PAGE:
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5 - Reputation, compliance and development

Published online by Cambridge University Press:  06 July 2009

George W. Downs
Affiliation:
Dean of Social Science and Professor Department of Politics, New York University
Michael A. Jones
Affiliation:
Associate Professor in the Department of Mathematical Sciences Montclair State University, New Jersey
Eyal Benvenisti
Affiliation:
Tel-Aviv University
Moshe Hirsch
Affiliation:
Hebrew University of Jerusalem
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Summary

Introduction

Many international relations and international legal theorists believe that the concern a state has for its reputation as a reliable treaty partner provides the key to understanding the evolution of multilateral cooperation in the international system. Even in situations with considerable incentives to defect and unavailable reciprocal and institutional sanctions, the prospect of exclusion from future agreements and/or having participation in current agreements discounted suffices to insure compliance.

These theorists tend to find the process by which reputation operates to promote compliance normatively attractive as well. It is considered less coercive than either reciprocal or institutional sanctions, and requires far lower transaction costs than more institutionalized alternatives, such as a multilateral organization's dispute resolution process. Perhaps most importantly, reputational recalibration promises to operate more democratically than other enforcement mechanisms. While large developed states may be politically insulated from institutional sanctions by the multilateral organizations that they dominate and may be invulnerable economically to reciprocal sanctions from weaker developing states, they cannot so easily escape the consequences of their own reputations. Yet despite these attractive features, reputation is more often viewed as an enemy than as a friend of developing states. In general, developing states have poorer compliance records than developed states – records that may well worsen before they improve, as multilateral agreements promise to proliferate more quickly than developing state economies improve.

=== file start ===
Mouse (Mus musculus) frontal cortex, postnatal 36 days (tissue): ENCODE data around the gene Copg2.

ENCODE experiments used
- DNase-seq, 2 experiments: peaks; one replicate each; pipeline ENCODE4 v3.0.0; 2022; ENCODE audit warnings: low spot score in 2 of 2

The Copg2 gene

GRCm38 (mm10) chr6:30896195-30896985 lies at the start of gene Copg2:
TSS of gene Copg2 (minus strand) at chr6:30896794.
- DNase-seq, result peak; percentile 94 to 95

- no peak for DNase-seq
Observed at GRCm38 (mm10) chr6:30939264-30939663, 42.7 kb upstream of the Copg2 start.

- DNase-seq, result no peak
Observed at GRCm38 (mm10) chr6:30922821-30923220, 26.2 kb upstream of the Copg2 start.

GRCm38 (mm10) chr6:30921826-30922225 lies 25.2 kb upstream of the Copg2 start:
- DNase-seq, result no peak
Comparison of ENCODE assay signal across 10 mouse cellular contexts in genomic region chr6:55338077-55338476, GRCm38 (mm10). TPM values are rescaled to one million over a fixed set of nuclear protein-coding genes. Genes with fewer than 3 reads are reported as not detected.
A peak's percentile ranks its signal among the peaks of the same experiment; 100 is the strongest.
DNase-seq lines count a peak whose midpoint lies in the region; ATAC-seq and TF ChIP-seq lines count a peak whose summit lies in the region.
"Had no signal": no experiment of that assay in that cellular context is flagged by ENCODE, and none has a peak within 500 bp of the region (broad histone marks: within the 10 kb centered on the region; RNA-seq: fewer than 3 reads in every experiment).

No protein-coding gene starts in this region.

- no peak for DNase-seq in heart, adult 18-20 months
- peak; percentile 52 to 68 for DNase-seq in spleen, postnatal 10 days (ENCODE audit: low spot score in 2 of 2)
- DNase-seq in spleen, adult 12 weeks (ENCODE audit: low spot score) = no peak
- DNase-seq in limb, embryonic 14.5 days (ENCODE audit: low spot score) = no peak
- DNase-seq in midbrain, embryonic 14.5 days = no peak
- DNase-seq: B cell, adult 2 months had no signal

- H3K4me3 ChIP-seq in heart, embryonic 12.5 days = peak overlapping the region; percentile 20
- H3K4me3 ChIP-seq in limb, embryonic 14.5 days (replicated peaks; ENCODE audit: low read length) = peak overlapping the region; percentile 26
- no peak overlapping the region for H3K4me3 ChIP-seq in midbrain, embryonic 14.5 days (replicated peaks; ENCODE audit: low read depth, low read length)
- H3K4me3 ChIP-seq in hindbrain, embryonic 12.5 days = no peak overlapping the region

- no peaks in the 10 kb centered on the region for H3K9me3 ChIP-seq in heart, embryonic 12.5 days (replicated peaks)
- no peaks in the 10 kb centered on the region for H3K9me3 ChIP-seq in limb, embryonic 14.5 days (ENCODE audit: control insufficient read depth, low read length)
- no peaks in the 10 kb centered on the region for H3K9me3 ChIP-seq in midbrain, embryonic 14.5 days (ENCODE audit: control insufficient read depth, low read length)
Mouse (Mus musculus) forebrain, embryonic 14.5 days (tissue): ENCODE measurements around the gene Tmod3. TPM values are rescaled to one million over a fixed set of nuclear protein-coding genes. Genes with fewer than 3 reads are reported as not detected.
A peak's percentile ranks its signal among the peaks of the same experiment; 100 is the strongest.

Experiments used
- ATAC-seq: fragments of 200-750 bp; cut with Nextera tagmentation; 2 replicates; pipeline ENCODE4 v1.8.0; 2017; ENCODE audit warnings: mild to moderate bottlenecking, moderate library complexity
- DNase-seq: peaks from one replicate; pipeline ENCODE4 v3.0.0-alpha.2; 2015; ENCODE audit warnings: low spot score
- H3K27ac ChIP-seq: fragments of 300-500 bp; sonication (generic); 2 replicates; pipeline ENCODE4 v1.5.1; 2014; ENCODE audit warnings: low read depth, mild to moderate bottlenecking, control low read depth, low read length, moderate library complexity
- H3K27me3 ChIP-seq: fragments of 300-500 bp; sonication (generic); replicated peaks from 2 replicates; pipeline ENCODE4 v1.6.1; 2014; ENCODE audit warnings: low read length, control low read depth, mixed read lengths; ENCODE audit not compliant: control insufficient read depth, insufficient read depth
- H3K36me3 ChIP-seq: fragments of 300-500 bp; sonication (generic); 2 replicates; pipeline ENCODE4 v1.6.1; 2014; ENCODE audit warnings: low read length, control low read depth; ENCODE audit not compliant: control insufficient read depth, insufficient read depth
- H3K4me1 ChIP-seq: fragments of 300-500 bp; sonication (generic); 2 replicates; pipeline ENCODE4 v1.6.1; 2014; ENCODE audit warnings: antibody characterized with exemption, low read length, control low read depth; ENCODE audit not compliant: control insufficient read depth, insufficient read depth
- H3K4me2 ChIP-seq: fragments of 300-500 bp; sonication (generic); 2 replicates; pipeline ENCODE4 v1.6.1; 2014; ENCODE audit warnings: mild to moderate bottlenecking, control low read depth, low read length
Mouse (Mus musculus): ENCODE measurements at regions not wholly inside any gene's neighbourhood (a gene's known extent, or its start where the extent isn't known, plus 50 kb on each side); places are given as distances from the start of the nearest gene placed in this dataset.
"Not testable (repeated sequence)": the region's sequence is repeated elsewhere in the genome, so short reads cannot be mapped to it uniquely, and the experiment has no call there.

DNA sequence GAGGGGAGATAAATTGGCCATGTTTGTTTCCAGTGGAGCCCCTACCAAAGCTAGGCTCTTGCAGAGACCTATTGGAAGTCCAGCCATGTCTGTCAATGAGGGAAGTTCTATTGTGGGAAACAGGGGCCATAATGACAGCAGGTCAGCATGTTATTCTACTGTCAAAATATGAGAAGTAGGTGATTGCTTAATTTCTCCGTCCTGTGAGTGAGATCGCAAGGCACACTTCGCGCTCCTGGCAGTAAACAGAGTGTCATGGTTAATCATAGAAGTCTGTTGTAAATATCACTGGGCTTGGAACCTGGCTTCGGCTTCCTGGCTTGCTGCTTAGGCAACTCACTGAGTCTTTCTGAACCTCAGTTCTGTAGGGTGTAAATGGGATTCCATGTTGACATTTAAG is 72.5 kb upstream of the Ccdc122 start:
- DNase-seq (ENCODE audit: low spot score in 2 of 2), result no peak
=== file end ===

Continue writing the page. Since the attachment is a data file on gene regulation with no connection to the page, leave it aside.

Type
Chapter
Information
The Impact of International Law on International Cooperation
Theoretical Perspectives
, pp. 117 - 133
Publisher: Cambridge University Press
Print publication year: 2004

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  • Reputation, compliance and development
    • By George W. Downs, Dean of Social Science and Professor Department of Politics, New York University, Michael A. Jones, Associate Professor in the Department of Mathematical Sciences Montclair State University, New Jersey
  • Edited by Eyal Benvenisti, Tel-Aviv University, Moshe Hirsch, Hebrew University of Jerusalem
  • Book: The Impact of International Law on International Cooperation
  • Online publication: 06 July 2009
  • Chapter DOI: https://doi.org/10.1017/CBO9780511494147.005
Available formats
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To send content items to your account, please confirm that you agree to abide by our usage policies. If this is the first time you use this feature, you will be asked to authorise Cambridge Core to connect with your account. Find out more about sending content to Dropbox.

  • Reputation, compliance and development
    • By George W. Downs, Dean of Social Science and Professor Department of Politics, New York University, Michael A. Jones, Associate Professor in the Department of Mathematical Sciences Montclair State University, New Jersey
  • Edited by Eyal Benvenisti, Tel-Aviv University, Moshe Hirsch, Hebrew University of Jerusalem
  • Book: The Impact of International Law on International Cooperation
  • Online publication: 06 July 2009
  • Chapter DOI: https://doi.org/10.1017/CBO9780511494147.005
Available formats
×

Send book to Google Drive

To send content items to your account, please confirm that you agree to abide by our usage policies. If this is the first time you use this feature, you will be asked to authorise Cambridge Core to connect with your account. Find out more about sending content to Google Drive.

  • Reputation, compliance and development
    • By George W. Downs, Dean of Social Science and Professor Department of Politics, New York University, Michael A. Jones, Associate Professor in the Department of Mathematical Sciences Montclair State University, New Jersey
  • Edited by Eyal Benvenisti, Tel-Aviv University, Moshe Hirsch, Hebrew University of Jerusalem
  • Book: The Impact of International Law on International Cooperation
  • Online publication: 06 July 2009
  • Chapter DOI: https://doi.org/10.1017/CBO9780511494147.005
Available formats
×